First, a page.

Tizen phone: day 1

I have bought a new phone. It is a Samsung Z3, powered by a Tizen OS. Have you heard of it? It is a Linux-based mobile OS, successor of such initiatives as MeeGo and LiMo. It is owned by Samsung, and it is Open Source. And it is fast. Its applications are written in C. Not Java, not JavaScript and not even Swift. An actual low level C.

So far I only played with it as an end user. It is slick and responsive - until I opened a browser. Does not matter if I use the builtin one or Opera, the pages are taking their time to respond. I see that as a testament to the impressive speed of the native applications.

As an end user I like several things a lot:

  • No tie-in to any online services. For example, you can backup into some cloud, but you may also simply attach an USB Mass Storage device and do the same.

  • True multitasking. Pop-up are dismissive. You do not have to make a decision to sing a dozen of license agreements on activating a phone - you can leave them there and use the phone until you make up your mind.

  • Permissions are manageable on the per app basis. For example, I can turn on GPS and make it available to the HERE Maps, but not to Facebook. Facebook app still requests location permissions upon installation, but I can go to the app management screen and revoke them. It is awesome.

  • Grayscale screen feature. Samsung added it as a mean to improve battery life. But I just love the look of it. Modern web and mobile applications are bright coloured beyond any reason. Most of them do not have any option to alter the colour theme. This feature makes all of them to be still in their full HD, but look decent. It also exposes developers who did not do their homework on colourblind people.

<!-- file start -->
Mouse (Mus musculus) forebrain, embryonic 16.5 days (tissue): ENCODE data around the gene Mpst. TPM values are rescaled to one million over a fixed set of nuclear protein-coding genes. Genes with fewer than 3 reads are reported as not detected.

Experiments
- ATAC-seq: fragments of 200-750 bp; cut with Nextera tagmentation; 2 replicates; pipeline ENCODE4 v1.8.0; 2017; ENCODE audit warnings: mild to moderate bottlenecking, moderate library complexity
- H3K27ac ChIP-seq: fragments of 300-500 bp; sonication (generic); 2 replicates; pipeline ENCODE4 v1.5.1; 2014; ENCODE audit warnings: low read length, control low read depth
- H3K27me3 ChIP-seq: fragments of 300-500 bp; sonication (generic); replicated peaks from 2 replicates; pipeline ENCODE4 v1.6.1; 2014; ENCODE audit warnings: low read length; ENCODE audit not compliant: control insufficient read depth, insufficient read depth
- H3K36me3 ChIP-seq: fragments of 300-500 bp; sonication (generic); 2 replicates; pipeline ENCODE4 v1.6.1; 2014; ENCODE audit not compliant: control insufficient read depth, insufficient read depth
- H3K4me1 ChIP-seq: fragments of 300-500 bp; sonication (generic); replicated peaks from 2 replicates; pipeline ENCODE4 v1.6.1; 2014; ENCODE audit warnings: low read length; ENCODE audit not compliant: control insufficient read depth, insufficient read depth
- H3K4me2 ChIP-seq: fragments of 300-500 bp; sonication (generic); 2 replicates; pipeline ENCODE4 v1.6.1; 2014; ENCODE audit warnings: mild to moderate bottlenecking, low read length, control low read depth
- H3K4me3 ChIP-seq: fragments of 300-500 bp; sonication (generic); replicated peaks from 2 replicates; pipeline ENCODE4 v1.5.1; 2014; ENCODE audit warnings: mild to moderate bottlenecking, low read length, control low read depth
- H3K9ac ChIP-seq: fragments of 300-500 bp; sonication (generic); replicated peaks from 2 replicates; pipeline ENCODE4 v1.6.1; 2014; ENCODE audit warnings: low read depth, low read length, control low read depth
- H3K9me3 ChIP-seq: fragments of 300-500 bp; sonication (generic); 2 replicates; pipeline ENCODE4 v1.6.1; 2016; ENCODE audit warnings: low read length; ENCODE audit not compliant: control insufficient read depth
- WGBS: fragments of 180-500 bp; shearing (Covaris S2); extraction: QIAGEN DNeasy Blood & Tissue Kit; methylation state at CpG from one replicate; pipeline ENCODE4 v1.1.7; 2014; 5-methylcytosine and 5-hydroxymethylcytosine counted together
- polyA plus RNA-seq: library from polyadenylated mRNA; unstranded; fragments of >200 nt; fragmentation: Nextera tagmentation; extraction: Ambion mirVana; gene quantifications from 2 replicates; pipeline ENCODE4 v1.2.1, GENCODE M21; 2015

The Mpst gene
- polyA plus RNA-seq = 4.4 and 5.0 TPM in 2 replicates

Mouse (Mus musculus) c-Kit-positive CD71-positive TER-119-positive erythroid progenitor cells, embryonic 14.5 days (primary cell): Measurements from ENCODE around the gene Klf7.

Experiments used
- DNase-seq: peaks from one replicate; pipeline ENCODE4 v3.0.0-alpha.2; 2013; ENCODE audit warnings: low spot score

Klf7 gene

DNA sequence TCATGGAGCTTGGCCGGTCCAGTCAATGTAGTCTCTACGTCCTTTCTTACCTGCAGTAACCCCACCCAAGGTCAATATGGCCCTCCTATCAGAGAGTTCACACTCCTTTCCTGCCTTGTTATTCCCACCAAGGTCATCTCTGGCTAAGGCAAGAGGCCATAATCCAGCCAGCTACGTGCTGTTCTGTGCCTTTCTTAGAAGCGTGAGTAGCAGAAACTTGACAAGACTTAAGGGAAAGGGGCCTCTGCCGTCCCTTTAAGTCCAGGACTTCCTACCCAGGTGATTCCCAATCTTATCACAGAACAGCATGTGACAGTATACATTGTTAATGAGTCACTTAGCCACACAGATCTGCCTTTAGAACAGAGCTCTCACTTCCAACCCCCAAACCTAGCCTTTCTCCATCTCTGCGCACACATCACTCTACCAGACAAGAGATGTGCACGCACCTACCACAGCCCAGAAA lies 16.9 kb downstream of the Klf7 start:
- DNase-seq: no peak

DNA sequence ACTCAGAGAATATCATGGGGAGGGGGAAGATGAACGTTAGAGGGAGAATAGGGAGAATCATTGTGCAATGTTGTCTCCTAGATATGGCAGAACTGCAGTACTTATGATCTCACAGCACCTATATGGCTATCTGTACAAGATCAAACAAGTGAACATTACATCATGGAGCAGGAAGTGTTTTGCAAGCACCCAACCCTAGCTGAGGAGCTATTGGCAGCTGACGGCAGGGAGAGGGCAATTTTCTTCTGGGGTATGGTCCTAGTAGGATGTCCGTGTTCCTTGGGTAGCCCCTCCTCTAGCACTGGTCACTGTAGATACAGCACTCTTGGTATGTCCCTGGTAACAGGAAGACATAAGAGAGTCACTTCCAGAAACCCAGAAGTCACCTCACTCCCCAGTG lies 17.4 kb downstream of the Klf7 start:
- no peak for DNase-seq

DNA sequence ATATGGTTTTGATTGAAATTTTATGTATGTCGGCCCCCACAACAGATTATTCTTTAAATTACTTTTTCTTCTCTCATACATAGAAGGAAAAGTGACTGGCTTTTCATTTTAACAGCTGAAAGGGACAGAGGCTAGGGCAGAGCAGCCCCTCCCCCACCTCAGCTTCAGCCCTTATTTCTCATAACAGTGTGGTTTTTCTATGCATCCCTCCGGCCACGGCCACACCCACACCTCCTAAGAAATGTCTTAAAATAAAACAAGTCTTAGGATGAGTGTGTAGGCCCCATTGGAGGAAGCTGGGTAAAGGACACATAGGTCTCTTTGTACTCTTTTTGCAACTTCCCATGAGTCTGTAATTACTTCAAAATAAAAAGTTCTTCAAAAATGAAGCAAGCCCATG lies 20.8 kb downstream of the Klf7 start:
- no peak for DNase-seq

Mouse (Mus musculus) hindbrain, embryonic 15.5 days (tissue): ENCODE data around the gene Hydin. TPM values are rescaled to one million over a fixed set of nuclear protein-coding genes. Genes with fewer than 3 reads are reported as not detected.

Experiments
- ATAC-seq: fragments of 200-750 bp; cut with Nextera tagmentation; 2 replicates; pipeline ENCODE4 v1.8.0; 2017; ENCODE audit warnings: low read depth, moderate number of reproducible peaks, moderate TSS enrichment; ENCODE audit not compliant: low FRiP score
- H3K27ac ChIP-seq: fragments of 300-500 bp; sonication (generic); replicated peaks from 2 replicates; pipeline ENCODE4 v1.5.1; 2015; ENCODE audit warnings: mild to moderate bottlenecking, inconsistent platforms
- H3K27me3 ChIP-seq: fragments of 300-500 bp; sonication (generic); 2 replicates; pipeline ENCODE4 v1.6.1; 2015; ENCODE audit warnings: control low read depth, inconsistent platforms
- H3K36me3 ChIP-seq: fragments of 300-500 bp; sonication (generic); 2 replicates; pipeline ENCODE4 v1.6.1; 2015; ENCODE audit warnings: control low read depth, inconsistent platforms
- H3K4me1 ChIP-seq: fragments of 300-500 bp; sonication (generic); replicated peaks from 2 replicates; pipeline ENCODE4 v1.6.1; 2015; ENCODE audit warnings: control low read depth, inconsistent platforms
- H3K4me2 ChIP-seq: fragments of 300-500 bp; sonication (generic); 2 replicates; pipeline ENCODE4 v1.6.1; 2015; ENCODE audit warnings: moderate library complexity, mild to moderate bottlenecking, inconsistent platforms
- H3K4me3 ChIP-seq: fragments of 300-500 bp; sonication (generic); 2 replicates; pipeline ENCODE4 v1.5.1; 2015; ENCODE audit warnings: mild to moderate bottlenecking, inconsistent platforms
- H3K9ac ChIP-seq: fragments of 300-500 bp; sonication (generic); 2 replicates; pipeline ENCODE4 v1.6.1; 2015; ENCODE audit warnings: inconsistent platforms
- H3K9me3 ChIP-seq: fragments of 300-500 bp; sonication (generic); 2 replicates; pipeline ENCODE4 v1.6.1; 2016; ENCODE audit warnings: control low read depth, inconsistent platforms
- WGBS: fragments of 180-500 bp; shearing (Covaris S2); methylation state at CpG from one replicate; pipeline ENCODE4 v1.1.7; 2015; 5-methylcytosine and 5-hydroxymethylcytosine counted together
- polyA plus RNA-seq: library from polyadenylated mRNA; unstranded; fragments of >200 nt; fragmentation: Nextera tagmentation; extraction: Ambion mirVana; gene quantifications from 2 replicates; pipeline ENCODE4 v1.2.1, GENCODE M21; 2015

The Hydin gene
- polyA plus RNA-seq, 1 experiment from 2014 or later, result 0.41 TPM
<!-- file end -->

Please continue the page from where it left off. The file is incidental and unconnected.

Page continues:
• HERE Maps. After years with Google and Garmin this application is a breath of fresh air. And its offline feature is awesome.

  • App store. When was the last time you installed an app and it did not request any permissions? There were countless posts on the web lamenting the fact that even calculator apps require an odd set of permissions these days. Not in Tizen app store. There are free applications in it which do not require any. And they do not have any Ads in them. And they work.

It has been just one day so far and I have not used the new phone that much. But the experience has been great so far. And if you know me, I am not a big fan of the mobile OS'es. I did not praise any since the days of Maemo (Nokia n810) and MontaVista Linux (Motorola A1200). I think the future is bright again.

Posted On


Tags: /